Firstly, this has two journeys – More for Same and Same for Less. Secondly, this ROI model has time at the centre of its outcome – the Cost of Delay, which is a guiding principle we apply to most situations, where we are designing Interactive Decisioning Tools for a particilar IT value proposition.
When we build ROI Calculators, we always add a good dose of ‘what-if’ tools – e.g. Sliders – that enables the buyer and seller to apply thinking – not dogma – to what is always a less-than-perfect or absolute calculation for investment. ROI Calculators are a way to get a real conversation going between a buyer and seller that supports a solid argument for timely purchasing decisions.
We also use ROI Calculators to support more than a point purchase, which means using Interactive Decisioning Tools to support decisions about strategy and direction for, say an ISV or IT services firm. An example of a P&L decisioning process between a More for Same or Same for Less approach is at:
This compares Current State with Scenario A and Scenario B, enabling a choice between Growth Mode and Consolidation Mode.
Frank feedback and comments on all of the above is always welcome.
If you believe CRM is software, then maybe you are right. Personally, that doesn’t work for me.
Good article and directly on point. Looking solely at ROI to determine economic value is shortsighted because it provides a limited view of the economic value of any corporate initiative.
Most companies are opportunity rich but resource limited. Thus, economic analysis of the field of opportunity for corporate initiatives is a must. The analysis gives execs the insight they need to select the best initiatives to invest in…those that are forecast to provide the highest value.
True economic analysis is built on 3 planks – Cash flow analysis, Net Present Value, and ROI.
Cash flow gives execs insight into expected out of pocket gains and costs. It tells them whether they can afford to foot the bill for an initiative. It’s a difficult way to compare a field of investments though, and doesn’t take into account risk. That’s where NPV comes into play. It brings all cash flows of all investments back to a single point by applying a risk factor. Then ROI provides the final insight into valuation by providing a percentage return.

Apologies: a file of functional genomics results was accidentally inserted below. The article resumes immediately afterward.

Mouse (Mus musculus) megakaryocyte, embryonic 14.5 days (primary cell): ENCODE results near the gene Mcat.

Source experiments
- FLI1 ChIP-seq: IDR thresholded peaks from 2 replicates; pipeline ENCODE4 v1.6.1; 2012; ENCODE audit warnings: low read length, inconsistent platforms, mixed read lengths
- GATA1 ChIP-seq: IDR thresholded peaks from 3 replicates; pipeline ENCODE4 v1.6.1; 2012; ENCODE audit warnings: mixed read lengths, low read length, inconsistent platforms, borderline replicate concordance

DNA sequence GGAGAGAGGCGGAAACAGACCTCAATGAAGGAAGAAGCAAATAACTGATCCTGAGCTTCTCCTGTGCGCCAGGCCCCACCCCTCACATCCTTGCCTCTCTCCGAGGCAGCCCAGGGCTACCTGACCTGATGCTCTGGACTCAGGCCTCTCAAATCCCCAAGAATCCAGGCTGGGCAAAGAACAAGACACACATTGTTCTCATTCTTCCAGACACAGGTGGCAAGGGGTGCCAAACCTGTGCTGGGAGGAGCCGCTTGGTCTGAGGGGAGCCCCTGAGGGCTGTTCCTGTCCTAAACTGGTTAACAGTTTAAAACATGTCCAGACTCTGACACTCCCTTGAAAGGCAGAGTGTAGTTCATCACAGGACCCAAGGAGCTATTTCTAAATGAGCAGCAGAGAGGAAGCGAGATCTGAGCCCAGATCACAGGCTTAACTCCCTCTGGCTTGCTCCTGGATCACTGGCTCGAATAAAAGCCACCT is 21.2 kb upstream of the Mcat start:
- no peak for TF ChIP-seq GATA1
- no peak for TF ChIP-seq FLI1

One of the biggest arenas right now misunderstanding ROI is the social media world. Too many folks are still confusing metrics with ROI and trying to sell social initiatives based on the benefits (metrics) rather than potential value (cash flow, NPV, ROI). Social media initiatives will move forward at a much more rapid pace when an economic value is placed on them.
But that leads to a soap box so I’ll stop here! 🙂
The source of NBC’s current problem is a combination of lousy programming strategy coupled with poor product ideation and design. Valuation is secondary to their problems.
I agree too many business favor short-term results when they should have a better eye on long-term value. And that’s exactly why economic valuation of corporate initiatives is so beneficial.
Valuation starts with a set of reasonable and defendable assumptions to feed into the economic forecast. If you do that well, then the value will fall out of the analysis (or the lack thereof) regardless of the timeframe when a payout is required or expected.
However the result falls out, though, execs can make decisions with their eyes open by looking at cash flow, NPV, and ROI. After all, even if long-term potential value is there, a company still has to pay the short-term bills.